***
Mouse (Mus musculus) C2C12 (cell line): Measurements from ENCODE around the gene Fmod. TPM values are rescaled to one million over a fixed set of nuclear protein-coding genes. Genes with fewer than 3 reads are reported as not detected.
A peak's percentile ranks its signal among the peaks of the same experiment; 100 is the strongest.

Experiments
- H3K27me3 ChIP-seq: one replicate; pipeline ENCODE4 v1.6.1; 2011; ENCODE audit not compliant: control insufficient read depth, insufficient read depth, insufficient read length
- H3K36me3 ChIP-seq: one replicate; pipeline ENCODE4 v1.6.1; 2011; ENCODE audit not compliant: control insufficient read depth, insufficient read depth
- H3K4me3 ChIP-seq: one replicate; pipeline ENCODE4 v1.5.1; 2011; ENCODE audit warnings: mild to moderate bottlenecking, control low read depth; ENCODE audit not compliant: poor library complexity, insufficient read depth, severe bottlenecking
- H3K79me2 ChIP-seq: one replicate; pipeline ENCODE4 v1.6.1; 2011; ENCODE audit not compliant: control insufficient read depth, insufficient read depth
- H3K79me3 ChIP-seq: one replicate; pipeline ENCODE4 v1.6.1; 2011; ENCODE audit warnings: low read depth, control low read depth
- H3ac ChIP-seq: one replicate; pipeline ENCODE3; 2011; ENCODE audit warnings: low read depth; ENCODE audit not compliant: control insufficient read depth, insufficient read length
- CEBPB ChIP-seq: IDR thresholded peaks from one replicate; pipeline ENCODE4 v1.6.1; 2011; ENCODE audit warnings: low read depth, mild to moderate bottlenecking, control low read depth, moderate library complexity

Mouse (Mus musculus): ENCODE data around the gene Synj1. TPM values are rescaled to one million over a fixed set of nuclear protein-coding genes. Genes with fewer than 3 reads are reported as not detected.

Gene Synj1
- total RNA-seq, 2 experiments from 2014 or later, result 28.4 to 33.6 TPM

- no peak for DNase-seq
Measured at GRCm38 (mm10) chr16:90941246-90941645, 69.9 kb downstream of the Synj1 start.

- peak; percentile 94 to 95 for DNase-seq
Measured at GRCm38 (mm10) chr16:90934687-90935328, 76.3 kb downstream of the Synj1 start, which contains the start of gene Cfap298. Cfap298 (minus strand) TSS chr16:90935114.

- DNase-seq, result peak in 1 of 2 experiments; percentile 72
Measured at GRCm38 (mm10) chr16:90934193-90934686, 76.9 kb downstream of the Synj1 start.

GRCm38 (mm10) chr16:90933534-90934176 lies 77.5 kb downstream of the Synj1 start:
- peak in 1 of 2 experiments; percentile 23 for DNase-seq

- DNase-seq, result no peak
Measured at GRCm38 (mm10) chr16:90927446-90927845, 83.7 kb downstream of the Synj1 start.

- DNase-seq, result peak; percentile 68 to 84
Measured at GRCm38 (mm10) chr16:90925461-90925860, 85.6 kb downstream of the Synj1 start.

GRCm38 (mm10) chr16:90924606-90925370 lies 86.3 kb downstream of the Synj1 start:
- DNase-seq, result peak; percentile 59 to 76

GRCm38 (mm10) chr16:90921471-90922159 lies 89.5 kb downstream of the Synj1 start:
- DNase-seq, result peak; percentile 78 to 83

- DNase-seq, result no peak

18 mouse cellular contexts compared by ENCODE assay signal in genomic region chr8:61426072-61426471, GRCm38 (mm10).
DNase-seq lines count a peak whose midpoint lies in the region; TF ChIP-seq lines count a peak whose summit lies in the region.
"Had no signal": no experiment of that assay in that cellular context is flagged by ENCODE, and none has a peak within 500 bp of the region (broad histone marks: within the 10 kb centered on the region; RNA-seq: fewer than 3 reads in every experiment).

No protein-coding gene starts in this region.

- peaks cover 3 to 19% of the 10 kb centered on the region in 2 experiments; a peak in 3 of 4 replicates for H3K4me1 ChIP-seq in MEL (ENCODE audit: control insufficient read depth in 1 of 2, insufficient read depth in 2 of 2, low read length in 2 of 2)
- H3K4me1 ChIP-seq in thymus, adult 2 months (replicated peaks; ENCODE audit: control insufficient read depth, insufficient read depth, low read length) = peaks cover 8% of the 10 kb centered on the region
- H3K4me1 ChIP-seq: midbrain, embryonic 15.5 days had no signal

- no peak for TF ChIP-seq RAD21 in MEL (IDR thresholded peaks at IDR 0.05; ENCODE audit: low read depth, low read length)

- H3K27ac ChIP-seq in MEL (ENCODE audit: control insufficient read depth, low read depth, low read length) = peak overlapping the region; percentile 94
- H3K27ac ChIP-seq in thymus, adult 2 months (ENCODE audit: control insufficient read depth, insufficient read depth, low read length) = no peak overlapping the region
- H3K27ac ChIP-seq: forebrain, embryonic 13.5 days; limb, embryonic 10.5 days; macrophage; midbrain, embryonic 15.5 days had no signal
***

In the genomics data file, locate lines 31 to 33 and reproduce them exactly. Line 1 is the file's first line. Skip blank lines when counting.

18 mouse cellular contexts compared by ENCODE assay signal in genomic region chr8:61426072-61426471, GRCm38 (mm10).
DNase-seq lines count a peak whose midpoint lies in the region; TF ChIP-seq lines count a peak whose summit lies in the region.
"Had no signal": no experiment of that assay in that cellular context is flagged by ENCODE, and none has a peak within 500 bp of the region (broad histone marks: within the 10 kb centered on the region; RNA-seq: fewer than 3 reads in every experiment).